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What’s The Humane Hierarchy Of Dog Training?

by Altaf
What’s The Humane Hierarchy Of Dog Training?

The behavioral training model known as the “Humane Hierarchy” was developed by Dr. Susan Friedman, who herself is a renowned behavior analyst. It consists of 6 different layers of training methods and has been adopted by the Certification Council of Professional Dog Trainers as a guide. Every knowledgeable dog trainer is expected to explore all options before escalating to more intrusive training methods through this guide. For further consultations, trainers can redirect to Off Leash K9 Phoenix to get second opinions as well.

  • Medical, Nutritional, And Physical Settings

Well-nourished and healthy dogs can be the best learners when properly trained. It is of utmost importance that the nutritional and medical needs of a dog are attended to in a timely manner. Pain and injury can be major hindrances while training canine pets. Professional dog trainers are expected to recognize such distress signs and recommend appropriate pre-training veterinarian consultations. Usually, dog trainers ask their clients to go for vet checkups and health validations of pets before starting any training program. Medical and nutritional deficiencies are likely to reduce training effectiveness otherwise.

  • Antecedent Arrangements

Here the “antecedent” refers to the surrounding environment for dogs. Environmental triggers can be the reason for problematic behavior in many canines. As such, manipulating such behavior triggers and temptations can definitely improve training outcomes. Even the use of simple tools like baby gates and puzzle toys can create a healthier environment for dogs to learn new things. Ignorance towards environmental triggers can lead to ineffective training, even with more intrusive methods. Feeding dogs in separate areas to avoid fights or closing blinds to stop stray barking can be useful changes to a dog’s environment.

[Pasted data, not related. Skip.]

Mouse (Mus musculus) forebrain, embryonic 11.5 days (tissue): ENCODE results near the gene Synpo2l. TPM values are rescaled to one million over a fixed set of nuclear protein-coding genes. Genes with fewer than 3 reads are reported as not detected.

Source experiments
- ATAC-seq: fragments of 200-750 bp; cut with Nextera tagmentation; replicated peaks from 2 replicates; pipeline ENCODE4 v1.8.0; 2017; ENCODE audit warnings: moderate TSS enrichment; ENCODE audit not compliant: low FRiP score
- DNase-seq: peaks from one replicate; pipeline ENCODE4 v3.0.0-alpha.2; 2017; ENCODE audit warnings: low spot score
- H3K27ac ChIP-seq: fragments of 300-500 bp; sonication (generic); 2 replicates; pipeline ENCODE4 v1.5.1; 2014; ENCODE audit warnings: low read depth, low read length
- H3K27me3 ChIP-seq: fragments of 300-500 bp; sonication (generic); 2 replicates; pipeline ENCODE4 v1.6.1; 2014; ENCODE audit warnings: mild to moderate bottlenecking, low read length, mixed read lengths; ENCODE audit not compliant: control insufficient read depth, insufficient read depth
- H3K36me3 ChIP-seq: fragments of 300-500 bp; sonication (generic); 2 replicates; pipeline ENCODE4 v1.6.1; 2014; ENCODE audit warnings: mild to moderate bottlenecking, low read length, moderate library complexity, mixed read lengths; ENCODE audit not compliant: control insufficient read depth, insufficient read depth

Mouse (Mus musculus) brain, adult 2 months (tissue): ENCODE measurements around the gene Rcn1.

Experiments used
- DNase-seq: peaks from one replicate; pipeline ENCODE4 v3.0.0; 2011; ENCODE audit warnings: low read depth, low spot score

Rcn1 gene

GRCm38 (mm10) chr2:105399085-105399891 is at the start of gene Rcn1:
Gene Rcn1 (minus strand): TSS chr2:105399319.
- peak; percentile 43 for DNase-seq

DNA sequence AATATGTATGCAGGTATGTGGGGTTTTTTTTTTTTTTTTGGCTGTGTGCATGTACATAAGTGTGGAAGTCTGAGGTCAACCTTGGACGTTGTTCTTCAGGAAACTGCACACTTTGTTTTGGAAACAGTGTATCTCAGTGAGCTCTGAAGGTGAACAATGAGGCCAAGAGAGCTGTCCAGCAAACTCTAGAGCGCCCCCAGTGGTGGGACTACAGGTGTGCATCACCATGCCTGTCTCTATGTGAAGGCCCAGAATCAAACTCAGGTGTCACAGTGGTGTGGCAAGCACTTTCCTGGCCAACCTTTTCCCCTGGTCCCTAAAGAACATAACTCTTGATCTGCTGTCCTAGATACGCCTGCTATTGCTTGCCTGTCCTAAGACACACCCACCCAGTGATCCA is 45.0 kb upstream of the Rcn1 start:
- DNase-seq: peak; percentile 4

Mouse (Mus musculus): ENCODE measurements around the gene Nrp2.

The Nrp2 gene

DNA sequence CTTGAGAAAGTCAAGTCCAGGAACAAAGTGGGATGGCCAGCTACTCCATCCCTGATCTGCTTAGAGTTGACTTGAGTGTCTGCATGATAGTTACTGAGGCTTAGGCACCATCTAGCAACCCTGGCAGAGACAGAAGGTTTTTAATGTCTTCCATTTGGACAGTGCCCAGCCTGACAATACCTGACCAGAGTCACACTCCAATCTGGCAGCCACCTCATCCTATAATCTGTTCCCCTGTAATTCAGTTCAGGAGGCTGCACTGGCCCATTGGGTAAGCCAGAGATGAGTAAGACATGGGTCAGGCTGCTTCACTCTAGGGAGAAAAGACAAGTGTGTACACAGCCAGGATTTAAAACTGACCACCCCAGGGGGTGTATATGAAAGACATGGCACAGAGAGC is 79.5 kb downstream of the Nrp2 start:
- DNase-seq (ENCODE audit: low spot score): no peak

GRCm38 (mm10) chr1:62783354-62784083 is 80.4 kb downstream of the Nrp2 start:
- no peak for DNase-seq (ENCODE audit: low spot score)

• Positive Reinforcement

Every healthy dog loves its treats and a fair share of petting. Taking care of environmental triggers allows a dog to make the right choices in terms of routine behavior. Positively reinforcing dogs with things they need helps them repeat good behaviors more often. Such reinforcements may be in the form of food, play, affection, or even toys they like. Desirable results can lead to dogs behaving in ways suiting their owners. Safely applied, this can be one of the most humane behavior modification practices around for pets.

  • Differential Reinforcement

Acceptable alternate behavior replacements might work for dogs under certain circumstances. This process is comparatively complex and might require more understanding. You can attempt to strongly reinforce problematic behaviors with suitable alternatives, including the removal of problematic reinforcers. For instance, a jumping dog can be reinforced alternately to stand, sit or retrieve toys. The purpose is to focus on something else, rather than jumping, that gets acknowledged as a better behavioral choice eventually.

  • Extinction, Negative Reinforcement, And Negative Punishments

This next process might be more stressful for dogs and can cause anxiety in them. So, yield signs should be carefully assessed before moving onto such behavior modification practices. Extinction refers to the elimination of an existing behavior that stops working for dogs. This way they might stop behaving in ways that do not yield desirables for them anymore. Doing so may also cause frustration from mild to counterproductive range in dogs due to confused understanding. On the other hand, negative punishments mean depriving dogs of things they want for misbehaving. Often negative punishments work in conjunction with positive reinforcements to emphasize easier understanding. Behavioral modifications may yield when dogs realize things that do not get them what they want. Negative reinforcements might be the most intrusive of them all and draw enough criticism. Pinching or removing food from your pet for behavioral rectifications doesn’t go well for all. Although not inherently cruel, negative reinforcements can still put dogs through unwanted anxiety and may require reconsideration.

  • Positive Punishments

Considered as the last resort in dog training, positive punishments require thorough consultation with other experts before implementation. Behavioral modifications with fear of positive punishments might not be ideal for most pet owners and dog trainers. These methods risk behavioral fallout in dogs including permanent fear and elevated aggression. Trainers without adequate skills and creativity might prematurely jump into this stage though. But doing so can cause serious harm to the human bonding with dogs. Any ideas or suggestions from other experts, or going over the previous 5 stages might be more productive before resorting to positive punishments.

Although the Humane Hierarchy is an exceptionally useful framework for dog trainers, it is never the ultimate plan for any. It is not intended as a justification for using force, pain, or fear for training pet canines. It emphasizes surrounding conditions and efforts to understand, treat and train dogs in more effective and humane ways. The ranking of training methods has been recognized from the least to most intrusive ones, but not to be treated as a set of standard rules in any case.

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